• Dragonfly Magazine
  • Earth Partnership Program
  • Environmental Education Link
  • Environmental Education and Training Partnership
  • Environmental Education for Kids
  • Environmental Connections
  • Evergreen
  • Five Minute Field Trips
  • Green Brick Road
  • Green Teacher Magazine
  • Green Thumb Guide
  • Greening schoolgrounds
  • Kids and Education from the Iowa Living Roadway trust fund
  • Learning Network Teacher Channel Science Monthly
  • National Wildlife Federation Environmental Education
  • National Wildlife Federation's Schoolyard Habitats Listserv
  • Nebraska's Project WILD
  • Rivers of Life
  • Minnesota's SEEK
  • Soundprints
  • The Secret Forest Experience
  • Wisconsin Center for Environmental Education
  • Monarch Watch
  • North American Butterfly Assoc
  • Kids gardening with vegetable and flower gardens
  • An Educator's Directory of Government & Foundation Resources for Environmental Education in the Tallgrass Prairie States.
  • "In Grandpa's Woods" Online version of a picture book for 4-7 year-old children.
  • Environmental science and the role humans play in the natural world -- the Bell Museum distance learning program for students grades 4-8.
  • "The Forest Where Ashley Lives."The online version. 1.5MB PDF file.
  • Earth Force Engaging young people as active citizens who improve the environment and their communities now and in the future.
  • Give Water a Hand Young people teaming up with educators, natural resource experts, and committed community members to study water issues and take action.
  • MidLink Magazine Highlighting exemplary work from the most creative classrooms around the globe.
  • National Science Teachers Association Promoting excellence and innovation in science teaching and learning for all.
  • North American Association for Environmental Education A network of professionals, students, and volunteers working in the field of environmental education throughout North America and in over 55 countries around the world.
  • Tread Lightly Empowering generations to enjoy the outdoors responsibly.
  • Raise Your Online Butterfly.
  • Live Monarch Foundation – Butterfly Wish Fund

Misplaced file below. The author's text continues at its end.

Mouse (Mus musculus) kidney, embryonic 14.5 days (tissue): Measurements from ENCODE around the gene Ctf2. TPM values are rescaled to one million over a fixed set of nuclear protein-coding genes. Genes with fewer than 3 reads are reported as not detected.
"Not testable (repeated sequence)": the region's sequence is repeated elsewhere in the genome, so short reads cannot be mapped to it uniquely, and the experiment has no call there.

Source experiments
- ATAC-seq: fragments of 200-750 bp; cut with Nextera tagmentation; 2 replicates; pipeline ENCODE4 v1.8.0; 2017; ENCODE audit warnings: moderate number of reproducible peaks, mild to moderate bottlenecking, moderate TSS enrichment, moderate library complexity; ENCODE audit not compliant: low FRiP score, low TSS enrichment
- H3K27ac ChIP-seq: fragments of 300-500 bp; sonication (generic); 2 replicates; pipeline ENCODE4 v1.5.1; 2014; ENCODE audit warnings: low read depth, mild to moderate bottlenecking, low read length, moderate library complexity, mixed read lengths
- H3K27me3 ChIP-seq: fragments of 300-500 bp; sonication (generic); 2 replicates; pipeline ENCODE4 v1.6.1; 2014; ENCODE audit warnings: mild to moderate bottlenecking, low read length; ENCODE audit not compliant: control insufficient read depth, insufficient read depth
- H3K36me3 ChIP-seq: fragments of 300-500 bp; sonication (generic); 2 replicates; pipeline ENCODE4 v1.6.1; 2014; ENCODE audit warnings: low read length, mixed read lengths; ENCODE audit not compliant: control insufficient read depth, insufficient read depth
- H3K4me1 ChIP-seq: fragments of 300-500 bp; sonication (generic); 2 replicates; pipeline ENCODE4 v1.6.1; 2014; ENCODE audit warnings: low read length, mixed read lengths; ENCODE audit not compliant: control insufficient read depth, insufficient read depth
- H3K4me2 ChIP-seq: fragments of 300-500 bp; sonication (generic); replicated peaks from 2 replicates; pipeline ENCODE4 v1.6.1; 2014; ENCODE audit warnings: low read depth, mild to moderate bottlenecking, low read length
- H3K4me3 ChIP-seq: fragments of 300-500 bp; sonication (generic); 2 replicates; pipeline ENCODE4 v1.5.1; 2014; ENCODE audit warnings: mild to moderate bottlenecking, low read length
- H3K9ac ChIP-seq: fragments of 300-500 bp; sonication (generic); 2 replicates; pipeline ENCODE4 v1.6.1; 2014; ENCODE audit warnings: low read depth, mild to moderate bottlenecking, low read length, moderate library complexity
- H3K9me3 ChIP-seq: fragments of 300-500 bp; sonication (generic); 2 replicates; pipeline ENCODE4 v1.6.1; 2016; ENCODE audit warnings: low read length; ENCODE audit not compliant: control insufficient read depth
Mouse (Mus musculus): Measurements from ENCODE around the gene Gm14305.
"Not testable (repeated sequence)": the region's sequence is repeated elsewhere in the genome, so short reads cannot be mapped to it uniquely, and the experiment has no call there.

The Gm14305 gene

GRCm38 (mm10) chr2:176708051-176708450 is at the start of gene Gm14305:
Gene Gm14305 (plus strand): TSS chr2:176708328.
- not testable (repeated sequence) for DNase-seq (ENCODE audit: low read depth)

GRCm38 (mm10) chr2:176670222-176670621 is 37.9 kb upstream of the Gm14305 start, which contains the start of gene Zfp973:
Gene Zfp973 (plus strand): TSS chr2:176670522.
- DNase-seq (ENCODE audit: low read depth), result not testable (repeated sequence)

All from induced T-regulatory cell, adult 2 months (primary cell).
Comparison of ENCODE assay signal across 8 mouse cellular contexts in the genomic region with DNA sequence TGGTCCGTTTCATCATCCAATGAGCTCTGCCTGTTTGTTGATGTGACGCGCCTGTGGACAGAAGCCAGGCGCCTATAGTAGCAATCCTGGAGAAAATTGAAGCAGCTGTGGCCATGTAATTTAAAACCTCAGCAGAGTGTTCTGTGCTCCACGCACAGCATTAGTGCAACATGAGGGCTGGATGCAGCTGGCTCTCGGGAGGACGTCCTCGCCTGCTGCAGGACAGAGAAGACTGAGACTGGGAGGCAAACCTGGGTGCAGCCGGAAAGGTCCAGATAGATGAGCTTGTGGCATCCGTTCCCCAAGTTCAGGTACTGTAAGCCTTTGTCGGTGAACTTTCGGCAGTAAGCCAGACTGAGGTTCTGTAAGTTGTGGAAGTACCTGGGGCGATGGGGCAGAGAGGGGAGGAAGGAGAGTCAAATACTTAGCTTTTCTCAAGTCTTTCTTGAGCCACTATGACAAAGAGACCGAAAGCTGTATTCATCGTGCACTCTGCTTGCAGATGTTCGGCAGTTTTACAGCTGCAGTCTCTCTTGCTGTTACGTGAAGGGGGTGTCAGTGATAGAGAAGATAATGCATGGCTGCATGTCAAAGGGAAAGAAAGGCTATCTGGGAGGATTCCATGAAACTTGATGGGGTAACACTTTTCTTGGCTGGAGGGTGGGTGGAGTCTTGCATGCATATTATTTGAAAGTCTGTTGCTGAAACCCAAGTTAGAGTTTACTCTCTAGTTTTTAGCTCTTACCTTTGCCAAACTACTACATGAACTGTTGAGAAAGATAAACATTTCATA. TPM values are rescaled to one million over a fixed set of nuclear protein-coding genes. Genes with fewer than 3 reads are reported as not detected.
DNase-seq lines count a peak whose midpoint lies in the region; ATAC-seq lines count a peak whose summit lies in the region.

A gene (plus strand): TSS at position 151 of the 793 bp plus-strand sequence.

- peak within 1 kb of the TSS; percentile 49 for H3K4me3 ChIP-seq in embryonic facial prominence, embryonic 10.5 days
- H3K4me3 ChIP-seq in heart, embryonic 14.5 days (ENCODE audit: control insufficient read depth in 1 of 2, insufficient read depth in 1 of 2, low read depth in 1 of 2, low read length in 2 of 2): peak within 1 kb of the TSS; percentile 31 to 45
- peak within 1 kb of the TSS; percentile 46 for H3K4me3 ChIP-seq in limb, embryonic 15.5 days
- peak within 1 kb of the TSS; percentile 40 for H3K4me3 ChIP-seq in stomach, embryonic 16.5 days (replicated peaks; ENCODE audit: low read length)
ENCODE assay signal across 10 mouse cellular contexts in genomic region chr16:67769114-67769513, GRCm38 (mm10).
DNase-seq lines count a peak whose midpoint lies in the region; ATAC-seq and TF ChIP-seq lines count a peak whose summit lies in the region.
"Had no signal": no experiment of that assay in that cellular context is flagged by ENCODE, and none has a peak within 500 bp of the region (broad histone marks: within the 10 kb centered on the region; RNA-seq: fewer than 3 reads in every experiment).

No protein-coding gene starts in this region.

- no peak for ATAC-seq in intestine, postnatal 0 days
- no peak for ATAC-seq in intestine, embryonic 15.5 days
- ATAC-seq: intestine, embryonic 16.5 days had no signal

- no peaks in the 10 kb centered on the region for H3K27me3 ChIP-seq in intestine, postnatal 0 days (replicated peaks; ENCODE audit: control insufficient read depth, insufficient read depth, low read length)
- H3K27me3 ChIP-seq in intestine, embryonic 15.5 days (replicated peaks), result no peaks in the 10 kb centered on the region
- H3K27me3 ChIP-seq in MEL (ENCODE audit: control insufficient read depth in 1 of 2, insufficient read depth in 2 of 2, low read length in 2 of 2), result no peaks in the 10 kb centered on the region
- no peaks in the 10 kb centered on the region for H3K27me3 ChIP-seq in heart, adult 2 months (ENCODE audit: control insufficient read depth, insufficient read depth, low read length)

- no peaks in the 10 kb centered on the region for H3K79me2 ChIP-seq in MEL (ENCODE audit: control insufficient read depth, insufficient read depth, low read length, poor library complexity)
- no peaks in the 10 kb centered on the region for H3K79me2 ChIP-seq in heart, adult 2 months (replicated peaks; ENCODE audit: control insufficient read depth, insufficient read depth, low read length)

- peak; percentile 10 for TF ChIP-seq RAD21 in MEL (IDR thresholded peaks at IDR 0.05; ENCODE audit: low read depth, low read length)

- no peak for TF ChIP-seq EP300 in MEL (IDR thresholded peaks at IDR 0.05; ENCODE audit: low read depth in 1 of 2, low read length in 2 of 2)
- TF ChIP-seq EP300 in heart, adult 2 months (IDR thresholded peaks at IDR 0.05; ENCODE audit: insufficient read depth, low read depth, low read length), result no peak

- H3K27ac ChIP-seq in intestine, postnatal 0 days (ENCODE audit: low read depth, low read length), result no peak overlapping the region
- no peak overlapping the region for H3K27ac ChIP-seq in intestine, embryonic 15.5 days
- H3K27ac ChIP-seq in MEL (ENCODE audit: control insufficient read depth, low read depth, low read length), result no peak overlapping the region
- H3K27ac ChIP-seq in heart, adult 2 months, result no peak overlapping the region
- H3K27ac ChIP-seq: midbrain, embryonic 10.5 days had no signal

• Weland Youth Leadership Program
  • Extensive Listing of Butterfly Sites
  • LinC is a new open-access electronic journal containing resources for teaching conservation.

    Two reading sources recommended by the National Audubon Society are:

    • How to Create and Nurture a Nature Center in Your Community by Brent Evans & Carolyn Chipman-Evans, copyright 1998 Univ of Texas Press
    • The Nature Center Handbook Vol 1, “a Manual of Best Practices from the Field” by Norma Jeanne Byrd, Assoc of Nature Center Administrators, copyright 1998

    Other links of interest:

    Here's some info and research summaries from Cornell:

  • Go Out and Play: Celebrating Urban Birds.
  • A room with a view helps rural children deal with life's stresses, Nancy Wells at Cornell seems to do a lot of this kind of research.
  • Living amid green space is highly beneficial to children.
  • Landscape and Human Health Library. In the menu on the left of this web site, there are links to a variety of research on the beneficial effects of nature on children, and also one showing that crime is less in vegetated areas.

  • Be a part of No Child Left Inside. For more information about what you can do to help and the NCLI Coaltion.

    Wild Ones has joined Green Charter Schools in their mission to support the establishment, enhancement and advancement of charter schools with environment-focused educational programs and practices.

    Across North America, kids are helping the environment with butterfly gardens, rain gardens, tree planting, prairie restorations and other projects. Sometimes these projects are connected to schools, Scouts or other organizations. Others are simply kids' response to what they see and hear in their neighborhoods. Here's a new Internet resource to propagate ideas and inspiration. Kidsplant.blogspot.com has photos, stories and links to other sources of information.

    Every school needs a nature trail and every person -- adult or young -- needs a bit of wilderness if wonder, reverence and awe are to be cultivated. William O. Douglas, former Justice of the Supreme Court




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    Updated: Dec 11, 2014.